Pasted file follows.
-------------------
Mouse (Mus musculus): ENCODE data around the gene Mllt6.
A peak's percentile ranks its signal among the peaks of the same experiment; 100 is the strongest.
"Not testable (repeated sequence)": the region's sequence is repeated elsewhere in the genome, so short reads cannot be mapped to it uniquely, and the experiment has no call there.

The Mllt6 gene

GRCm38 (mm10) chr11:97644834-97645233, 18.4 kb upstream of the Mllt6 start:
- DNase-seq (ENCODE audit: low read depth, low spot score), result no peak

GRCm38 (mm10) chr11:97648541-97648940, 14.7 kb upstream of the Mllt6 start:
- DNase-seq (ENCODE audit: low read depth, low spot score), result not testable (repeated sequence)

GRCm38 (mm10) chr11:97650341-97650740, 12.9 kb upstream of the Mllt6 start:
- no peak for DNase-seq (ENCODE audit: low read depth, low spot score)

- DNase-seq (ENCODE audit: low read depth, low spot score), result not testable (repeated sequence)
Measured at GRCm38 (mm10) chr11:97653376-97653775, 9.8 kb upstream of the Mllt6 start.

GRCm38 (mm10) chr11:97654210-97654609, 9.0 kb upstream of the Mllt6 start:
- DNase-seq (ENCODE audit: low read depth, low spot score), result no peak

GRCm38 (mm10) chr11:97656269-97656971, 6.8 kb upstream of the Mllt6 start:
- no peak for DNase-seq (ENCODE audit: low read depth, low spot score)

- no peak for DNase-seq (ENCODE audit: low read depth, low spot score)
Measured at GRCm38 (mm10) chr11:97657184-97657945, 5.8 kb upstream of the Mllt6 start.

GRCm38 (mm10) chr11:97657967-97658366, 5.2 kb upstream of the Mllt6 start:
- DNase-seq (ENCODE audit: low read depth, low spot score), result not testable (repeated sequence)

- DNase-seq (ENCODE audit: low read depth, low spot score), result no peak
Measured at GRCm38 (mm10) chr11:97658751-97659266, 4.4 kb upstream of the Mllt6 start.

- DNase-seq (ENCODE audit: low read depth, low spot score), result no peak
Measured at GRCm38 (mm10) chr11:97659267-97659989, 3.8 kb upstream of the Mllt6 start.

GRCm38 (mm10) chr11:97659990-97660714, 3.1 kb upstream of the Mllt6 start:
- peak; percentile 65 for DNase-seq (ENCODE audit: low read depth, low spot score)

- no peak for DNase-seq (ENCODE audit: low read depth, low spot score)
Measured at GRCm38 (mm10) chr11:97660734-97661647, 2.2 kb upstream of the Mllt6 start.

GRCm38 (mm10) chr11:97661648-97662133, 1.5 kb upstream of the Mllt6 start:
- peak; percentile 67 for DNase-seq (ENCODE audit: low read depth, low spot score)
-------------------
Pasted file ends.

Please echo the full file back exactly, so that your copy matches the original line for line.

Mouse (Mus musculus): ENCODE data around the gene Mllt6.
A peak's percentile ranks its signal among the peaks of the same experiment; 100 is the strongest.
"Not testable (repeated sequence)": the region's sequence is repeated elsewhere in the genome, so short reads cannot be mapped to it uniquely, and the experiment has no call there.

The Mllt6 gene

GRCm38 (mm10) chr11:97644834-97645233, 18.4 kb upstream of the Mllt6 start:
- DNase-seq (ENCODE audit: low read depth, low spot score), result no peak

GRCm38 (mm10) chr11:97648541-97648940, 14.7 kb upstream of the Mllt6 start:
- DNase-seq (ENCODE audit: low read depth, low spot score), result not testable (repeated sequence)

GRCm38 (mm10) chr11:97650341-97650740, 12.9 kb upstream of the Mllt6 start:
- no peak for DNase-seq (ENCODE audit: low read depth, low spot score)

- DNase-seq (ENCODE audit: low read depth, low spot score), result not testable (repeated sequence)
Measured at GRCm38 (mm10) chr11:97653376-97653775, 9.8 kb upstream of the Mllt6 start.

GRCm38 (mm10) chr11:97654210-97654609, 9.0 kb upstream of the Mllt6 start:
- DNase-seq (ENCODE audit: low read depth, low spot score), result no peak

GRCm38 (mm10) chr11:97656269-97656971, 6.8 kb upstream of the Mllt6 start:
- no peak for DNase-seq (ENCODE audit: low read depth, low spot score)

- no peak for DNase-seq (ENCODE audit: low read depth, low spot score)
Measured at GRCm38 (mm10) chr11:97657184-97657945, 5.8 kb upstream of the Mllt6 start.

GRCm38 (mm10) chr11:97657967-97658366, 5.2 kb upstream of the Mllt6 start:
- DNase-seq (ENCODE audit: low read depth, low spot score), result not testable (repeated sequence)

- DNase-seq (ENCODE audit: low read depth, low spot score), result no peak
Measured at GRCm38 (mm10) chr11:97658751-97659266, 4.4 kb upstream of the Mllt6 start.

- DNase-seq (ENCODE audit: low read depth, low spot score), result no peak
Measured at GRCm38 (mm10) chr11:97659267-97659989, 3.8 kb upstream of the Mllt6 start.

GRCm38 (mm10) chr11:97659990-97660714, 3.1 kb upstream of the Mllt6 start:
- peak; percentile 65 for DNase-seq (ENCODE audit: low read depth, low spot score)

- no peak for DNase-seq (ENCODE audit: low read depth, low spot score)
Measured at GRCm38 (mm10) chr11:97660734-97661647, 2.2 kb upstream of the Mllt6 start.

GRCm38 (mm10) chr11:97661648-97662133, 1.5 kb upstream of the Mllt6 start:
- peak; percentile 67 for DNase-seq (ENCODE audit: low read depth, low spot score)